Since being activated from the IL, Brandon Nimmo has a .263/.531/.632 line in 32 PA. The Mets have played 10 games in that span and Nimmo has started seven of those. In those seven, the Mets are 5-2. And in one of the losses they had a six-run lead going to the bottom of the ninth inning.

The Mets have eased him back in, giving him some time off when the other team starts a lefty. But last night when the D’Backs started lefty Robbie Ray, it was Robinson Cano and Michael Conforto on the bench and Nimmo in the lineup. He responded with a homer in his only PA against Ray.

Obviously that OPS won’t remain that high the rest of the season. But we should keep in mind that in this stretch he has a .300 BABIP and all of his action has come against teams over .500 and in the hunt for the playoffs. He’s not taking advantage of a second division team’s starter just called up from the minors with the expanded rosters.

Nimmo is an offensive force with his ability to get on base at a high clip combined with enough power that they can’t just groove him pitches to get a strike. Everyone talks about the lousy bullpen as a reason the Mets struggled so much this season – and rightly so. But don’t forget that they essentially played without Nimmo from the middle of April (when he first missed time with the neck injury) until the beginning of September.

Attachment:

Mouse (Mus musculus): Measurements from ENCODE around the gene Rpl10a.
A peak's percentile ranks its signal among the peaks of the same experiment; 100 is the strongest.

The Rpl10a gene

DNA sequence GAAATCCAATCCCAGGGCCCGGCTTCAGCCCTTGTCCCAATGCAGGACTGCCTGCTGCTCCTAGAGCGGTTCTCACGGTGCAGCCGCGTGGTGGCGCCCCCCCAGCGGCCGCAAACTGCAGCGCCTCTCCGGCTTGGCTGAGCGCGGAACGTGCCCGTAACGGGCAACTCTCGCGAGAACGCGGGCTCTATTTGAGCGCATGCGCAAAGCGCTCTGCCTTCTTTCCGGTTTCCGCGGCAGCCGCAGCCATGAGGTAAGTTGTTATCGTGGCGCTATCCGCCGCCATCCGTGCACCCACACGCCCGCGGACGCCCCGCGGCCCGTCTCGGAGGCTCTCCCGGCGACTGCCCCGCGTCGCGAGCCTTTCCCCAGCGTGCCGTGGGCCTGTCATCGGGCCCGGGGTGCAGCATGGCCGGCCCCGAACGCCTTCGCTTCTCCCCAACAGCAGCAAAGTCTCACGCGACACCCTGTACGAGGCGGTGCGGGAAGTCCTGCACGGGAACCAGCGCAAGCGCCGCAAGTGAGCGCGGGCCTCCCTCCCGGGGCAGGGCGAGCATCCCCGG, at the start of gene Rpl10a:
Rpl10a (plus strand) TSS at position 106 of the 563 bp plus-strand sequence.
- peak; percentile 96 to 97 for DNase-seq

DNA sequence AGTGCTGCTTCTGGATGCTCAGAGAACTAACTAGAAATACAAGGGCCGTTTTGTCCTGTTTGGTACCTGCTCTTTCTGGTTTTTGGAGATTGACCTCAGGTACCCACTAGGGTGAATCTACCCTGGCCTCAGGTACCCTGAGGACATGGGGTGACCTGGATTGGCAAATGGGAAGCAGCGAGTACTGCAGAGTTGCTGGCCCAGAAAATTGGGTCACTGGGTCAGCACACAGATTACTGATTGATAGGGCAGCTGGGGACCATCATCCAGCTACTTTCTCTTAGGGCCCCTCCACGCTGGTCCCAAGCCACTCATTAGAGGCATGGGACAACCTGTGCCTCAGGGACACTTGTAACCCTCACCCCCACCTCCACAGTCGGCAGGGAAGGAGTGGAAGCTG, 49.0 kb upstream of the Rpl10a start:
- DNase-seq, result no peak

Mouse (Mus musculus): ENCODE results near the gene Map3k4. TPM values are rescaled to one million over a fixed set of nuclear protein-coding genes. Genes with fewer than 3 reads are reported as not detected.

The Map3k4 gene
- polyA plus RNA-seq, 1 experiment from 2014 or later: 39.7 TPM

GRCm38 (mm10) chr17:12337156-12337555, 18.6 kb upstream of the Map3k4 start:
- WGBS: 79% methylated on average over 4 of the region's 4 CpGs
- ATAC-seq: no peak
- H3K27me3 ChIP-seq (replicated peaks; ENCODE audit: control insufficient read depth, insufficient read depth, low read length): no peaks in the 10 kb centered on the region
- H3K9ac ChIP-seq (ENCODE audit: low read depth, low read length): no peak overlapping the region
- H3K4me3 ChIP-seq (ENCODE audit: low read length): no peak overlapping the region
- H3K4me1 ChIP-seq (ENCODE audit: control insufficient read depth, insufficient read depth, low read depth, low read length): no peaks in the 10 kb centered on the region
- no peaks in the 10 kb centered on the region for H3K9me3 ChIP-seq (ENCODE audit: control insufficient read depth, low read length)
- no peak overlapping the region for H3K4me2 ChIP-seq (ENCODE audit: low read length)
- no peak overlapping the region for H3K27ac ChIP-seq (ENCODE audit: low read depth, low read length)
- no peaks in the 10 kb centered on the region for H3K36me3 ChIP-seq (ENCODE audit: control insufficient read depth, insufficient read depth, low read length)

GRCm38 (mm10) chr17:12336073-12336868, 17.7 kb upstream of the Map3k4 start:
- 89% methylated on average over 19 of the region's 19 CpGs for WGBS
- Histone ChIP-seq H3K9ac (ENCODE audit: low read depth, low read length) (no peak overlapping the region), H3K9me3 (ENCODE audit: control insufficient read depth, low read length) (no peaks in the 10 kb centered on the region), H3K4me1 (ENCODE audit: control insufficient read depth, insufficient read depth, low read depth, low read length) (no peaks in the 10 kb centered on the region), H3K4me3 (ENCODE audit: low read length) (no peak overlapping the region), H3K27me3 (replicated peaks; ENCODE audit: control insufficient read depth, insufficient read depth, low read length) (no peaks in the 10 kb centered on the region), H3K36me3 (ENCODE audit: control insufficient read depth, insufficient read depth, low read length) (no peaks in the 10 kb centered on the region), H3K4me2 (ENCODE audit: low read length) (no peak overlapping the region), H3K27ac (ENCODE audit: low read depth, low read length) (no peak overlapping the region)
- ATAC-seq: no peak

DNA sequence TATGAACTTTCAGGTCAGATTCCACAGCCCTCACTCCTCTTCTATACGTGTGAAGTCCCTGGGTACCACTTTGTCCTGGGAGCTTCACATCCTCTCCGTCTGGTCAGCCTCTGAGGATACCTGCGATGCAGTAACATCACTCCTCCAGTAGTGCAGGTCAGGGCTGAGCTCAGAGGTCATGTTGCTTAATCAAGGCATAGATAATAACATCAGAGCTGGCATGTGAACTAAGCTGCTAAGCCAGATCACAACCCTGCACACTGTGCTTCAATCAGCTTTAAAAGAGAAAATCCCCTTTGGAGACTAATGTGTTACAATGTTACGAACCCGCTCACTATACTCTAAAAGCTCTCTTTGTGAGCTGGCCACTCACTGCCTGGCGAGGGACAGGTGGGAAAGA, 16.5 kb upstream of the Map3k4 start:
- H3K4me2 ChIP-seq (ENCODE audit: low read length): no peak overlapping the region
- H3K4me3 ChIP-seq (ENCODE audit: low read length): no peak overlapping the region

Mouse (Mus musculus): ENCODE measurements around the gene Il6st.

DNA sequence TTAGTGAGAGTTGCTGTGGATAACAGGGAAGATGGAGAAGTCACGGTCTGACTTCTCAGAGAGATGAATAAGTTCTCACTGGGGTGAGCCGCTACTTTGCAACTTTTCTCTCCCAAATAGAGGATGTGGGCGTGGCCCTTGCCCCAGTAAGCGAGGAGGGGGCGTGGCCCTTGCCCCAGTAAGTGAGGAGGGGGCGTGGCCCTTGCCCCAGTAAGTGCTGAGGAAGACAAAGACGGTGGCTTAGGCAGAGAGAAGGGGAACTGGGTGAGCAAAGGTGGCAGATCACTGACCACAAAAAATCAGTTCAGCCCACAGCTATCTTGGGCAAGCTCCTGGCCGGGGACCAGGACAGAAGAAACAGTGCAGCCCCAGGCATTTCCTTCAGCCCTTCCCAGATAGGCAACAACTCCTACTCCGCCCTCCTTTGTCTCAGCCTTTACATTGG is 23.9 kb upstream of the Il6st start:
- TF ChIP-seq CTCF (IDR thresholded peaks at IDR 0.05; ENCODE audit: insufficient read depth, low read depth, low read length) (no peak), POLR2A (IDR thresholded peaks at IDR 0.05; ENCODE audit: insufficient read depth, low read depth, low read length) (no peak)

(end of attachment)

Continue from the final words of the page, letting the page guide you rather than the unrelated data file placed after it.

And the Keon Broxtons and Carlos Gomezes and Juan Lagareses that they used to replace him were terrible.

5 comments on “Thursday catch-all thread (9/12/19)

  • Bob

    I’m having difficulty understanding why a manager has an issue with one of his top pitchers (THOR) because that pitcher prefers and performs better with a particular catcher? Maybe someone can explain to me why, especially in a race for the wildcard why this is an issue. Maybe that’s why I strongly support a new manager in 2020.

  • José

    I found the following formula for FIP on BR:

    FIP = (13*HR + 3*(BB+HBP) – 2*SO) + constant

    Can anyone explain the nature/determination of the coefficients?

    For example, why is a HR 6.5 times worse than a SO is good?

    • Brian Joura

      “It’s been used in a million different applications (like the Fangraphs WPA game graphs), but assigning average run values to events opened up hundreds of new avenues for sabermetrics analysis. The run vales pertinent here are in the table below. Click for a bigger version.


      These values give the average amount of runs scored from the point of the event occurring to the end of the inning (Tango calculated these averages from every game played from 1974 to 1990). If we take every event resulting from a ball hit in play and average them out with respect to how often they occur, the average ball in play results in a net loss of -0.04 runs. To simplify the formula, Tom Tango added +0.04 to each run value, which algebraically excised balls in play. Simply multiply each modified run value by 9 innings, and you have the coefficients used in FIP (13 for HR, 3 for BB, and 2 for K). FIP doesn’t actually ignore balls hit into play. Even though they don’t appear in the final formula, run values for balls hit in play live on in the coefficients.”

      • José

        As usual, Brian, thanks for making me feel like part of your community. You’re a quality human being

  • Brian Joura

    Finally! A new podcast. Lifelong Dodger fan Bob Lowe dropped by to discuss this weekend’s Mets-Dodgers series.

    Also, Bob is working for an Atlantic League team and we discuss the league’s implementation of a computerized strike zone.

    Download and listen here —

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